Seasons Magazines

Seasons Magazines

Breakfast with Tony Rescigno

The former chamber president is ready for a new chapter

Though he officially retired from his job as president of the Greater New Haven Chamber of Commerce Dec. 31, Tony Rescigno hasn’t slowed down too much. He recently began working at Southern Connecticut State University as its first-ever business executive in residence, a part-time position in which he connects SCSU’s business school with the business community, helping college students gain real-world job experience as they embark upon their careers. And he continued to serve as the chamber’s leader until late January, when a new president was named.

Rescigno led the chamber for 17 years, having previously been North Haven’s first selectman for 11 years. He is credited with numerous accomplishments during his time as chamber president: revitalizing the New Haven Science Fair program, starting the PULSE young professionals group and establishing the successful Real Estate Forum, to name just a few. He also oversaw a merger of the Quinnipiac Chamber of Commerce in 2014; and last year the Greater New Haven chamber received a four-star accreditation from the U.S. Chamber of Commerce, making it the only chamber in Connecticut that has earned that national recognition.

He recently spoke with Seasons of New Haven about what makes this city a great place to work, live and play.

Q: What’s your favorite local thing to do with family and friends?
There are so many. It depends on the season. If it’s summer, we definitely want to take advantage of the (Connecticut Open) tennis tournament and, if it’s earlier in the summer, we definitely want to go to the International Festival of Arts & Ideas. But on a typical day, we go to the Peabody Museum, we probably grab lunch, we might go over to the Eli Whitney Museum. It’s more taking in the culture of the city. If there happens to be a big event going on, we love that. We love the concerts on the green. (Rescigno often spends his free time with his five grandchildren, who range in age from 6 months to 10 years old).

Q: What’s one aspect of the city you wish more people knew? 
One of the things that always astounds me is whenever I take people to, say, the tennis tournament or the (Arts & Ideas) festival, I’m always blown away that they’ve never been there. A lot of people have just never partaken in these unique and great things that not many places have. We need to do more to get the word out about these things.

Q: If you were to “food travel” through New Haven for a day – breakfast at one place, lunch at another, dinner at another – where would you go?
I’ve got so many favorites, it’s incredible. One place you can go for breakfast, people may not know, is the Graduate Club, and you don’t have to be a member. It’s a terrific spot. At lunch time, if I’m looking for something really lighthearted, I’ll go over to Temple Grill. If I want Italian, there are so many great places: Tre Scalini, Adriana’s, Goodfellas. Nighttime, there’s no substitute for Union League Café.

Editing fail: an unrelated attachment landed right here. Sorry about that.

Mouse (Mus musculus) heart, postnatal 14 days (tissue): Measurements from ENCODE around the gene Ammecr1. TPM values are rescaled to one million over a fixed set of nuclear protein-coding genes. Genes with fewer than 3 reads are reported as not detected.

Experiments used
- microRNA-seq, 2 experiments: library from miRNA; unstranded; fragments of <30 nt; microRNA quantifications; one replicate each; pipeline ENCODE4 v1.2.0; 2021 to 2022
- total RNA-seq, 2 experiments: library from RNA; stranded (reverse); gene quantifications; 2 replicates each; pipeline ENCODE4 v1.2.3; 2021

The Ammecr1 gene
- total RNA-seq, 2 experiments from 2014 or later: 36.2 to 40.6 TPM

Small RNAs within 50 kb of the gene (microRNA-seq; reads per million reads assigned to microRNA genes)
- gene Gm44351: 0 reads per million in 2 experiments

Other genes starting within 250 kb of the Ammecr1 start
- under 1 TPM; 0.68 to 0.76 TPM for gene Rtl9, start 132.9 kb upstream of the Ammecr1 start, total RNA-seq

There are just so many. We truly are, or can be, a destination just for food. It’s so great.

Q: What’s your favorite time of year in New Haven? 
The summertime is really neat because you’ve got so many things going on. You start off with the arts festival and then you’ve got the concerts on the green and the tennis tournament. If I had to pick a (favorite) time, summer’s the best.

Q: What attributes help draw businesses to New Haven?
There’s no question about it: the universities. We’ve got Yale University, Southern, Quinnipiac University, Albertus Magnus College, University of New Haven, Gateway Community College. Within a 15-to-20-minute drive you can get to any one of these schools.
Also, businesses want to be in a hotspot. People come to New Haven because things are happening and it’s hot, and it has been for a long time. Developers are coming in from literally all over the country. The other thing I find, with smaller companies – like lawyers, accountants and real estate firms – is they like the fact that you can walk the city and bump into people. Not just to say hello, but you can actually make connections and do some networking. It’s a unique place.

Q: Now that you’re retired, what interests or hobbies do you hope to give more time?
I’m still trying to figure that out. I’ve worked since I was literally 8 years old and I’ve never made time to play golf, as an example, which maybe I would like to do. I like to exercise, I exercise every single day. My wife and I love to take long walks and we hike. I’m hoping to spend some time boating. I also love classic cars and I want to do some more classic car shopping around, and maybe I can make that into a little business. The jury’s out.